Break Out of Your Bubble for Better Decisions

A young friend tells you he is studying to be an interior home designer. He says he plans to do this by only looking at kitchen design, not other rooms.

 

You look at him, confused. He assures you he’s serious. He’s already looked at kitchens in IKEA, in the local hardware store, in design magazines, and in small design studios. He’s seen 20 kitchens.

 

Still confused, you try to clarify. Is he interested in interior design in general, or specifically kitchen design? He says interior design in general.

 

You smile because his plan is bonkers. He’s assumes he can improve his general skills by just looking in one room. This plan is crazy. But it happens to us all the time in other areas of life.

 

Assumptions are built into the algorithms in music services, like Spotify. The result is we widen our perspective in one area of music. If you like jazz, the algorithm assumes you want more jazz. It’s not going to take you from Duke Ellington to AC/DC.

 

 

Know your assumptions and your bubble

We all look at the world in different ways – call it your worldview. It affects who and what we listen to, who gets heard, gets seen and gets our time.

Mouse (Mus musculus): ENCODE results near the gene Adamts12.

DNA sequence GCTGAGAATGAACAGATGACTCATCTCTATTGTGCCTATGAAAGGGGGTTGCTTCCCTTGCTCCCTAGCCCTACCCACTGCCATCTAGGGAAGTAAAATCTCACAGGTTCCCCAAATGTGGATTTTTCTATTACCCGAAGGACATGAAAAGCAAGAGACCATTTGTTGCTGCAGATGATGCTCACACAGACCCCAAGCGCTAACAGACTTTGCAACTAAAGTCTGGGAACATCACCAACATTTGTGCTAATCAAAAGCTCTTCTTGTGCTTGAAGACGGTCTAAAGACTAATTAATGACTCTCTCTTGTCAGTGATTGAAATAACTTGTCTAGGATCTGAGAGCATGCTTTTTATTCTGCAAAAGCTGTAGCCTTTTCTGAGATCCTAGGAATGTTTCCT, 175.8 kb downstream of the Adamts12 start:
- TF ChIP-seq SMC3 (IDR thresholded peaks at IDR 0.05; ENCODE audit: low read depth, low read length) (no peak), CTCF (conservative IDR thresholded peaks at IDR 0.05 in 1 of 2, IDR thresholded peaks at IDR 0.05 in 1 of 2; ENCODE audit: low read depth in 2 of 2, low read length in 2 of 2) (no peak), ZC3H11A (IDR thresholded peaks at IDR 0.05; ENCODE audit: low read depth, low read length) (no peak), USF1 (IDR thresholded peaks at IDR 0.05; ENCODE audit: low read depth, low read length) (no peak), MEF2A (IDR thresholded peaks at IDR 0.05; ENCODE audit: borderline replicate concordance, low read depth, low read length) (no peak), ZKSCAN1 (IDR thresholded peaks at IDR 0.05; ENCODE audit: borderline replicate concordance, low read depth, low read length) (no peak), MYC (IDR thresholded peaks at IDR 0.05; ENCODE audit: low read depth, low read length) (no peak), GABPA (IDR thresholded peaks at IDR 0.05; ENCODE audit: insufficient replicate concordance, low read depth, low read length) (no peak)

The problems for global managers start if they struggle to see the assumptions in their worldview. If you can’t see the assumptions, you can’t see that anyone else could be right (or wrong). Your worldview becomes a bubble. At worst, global managers get trapped inside the bubble.

 

 

Adidas CEO prioritizes spending time with people

That’s why it wasn’t a surprise this week to read that Adidas CEO, Kasper Rørsted, prioritizes spending time with people. Rørsted dedicates up to 180 days a year to getting out there, talking to managers, employees, customers, and suppliers. The relationships he builds up through those trustful dialogs gives him access to information that easily gets that filtered out through management layers.

 

 

A Continental night shift

A senior manager from Continental, who I know, recently joined the night shift to get a better idea of what is going on.

 

This humble, curious approach wins people over far faster than endless reports and documents.

 

By changing his view, the senior manager can modify his assumptions and take better decisions. After all, better decisions are every managers’ goal.

 

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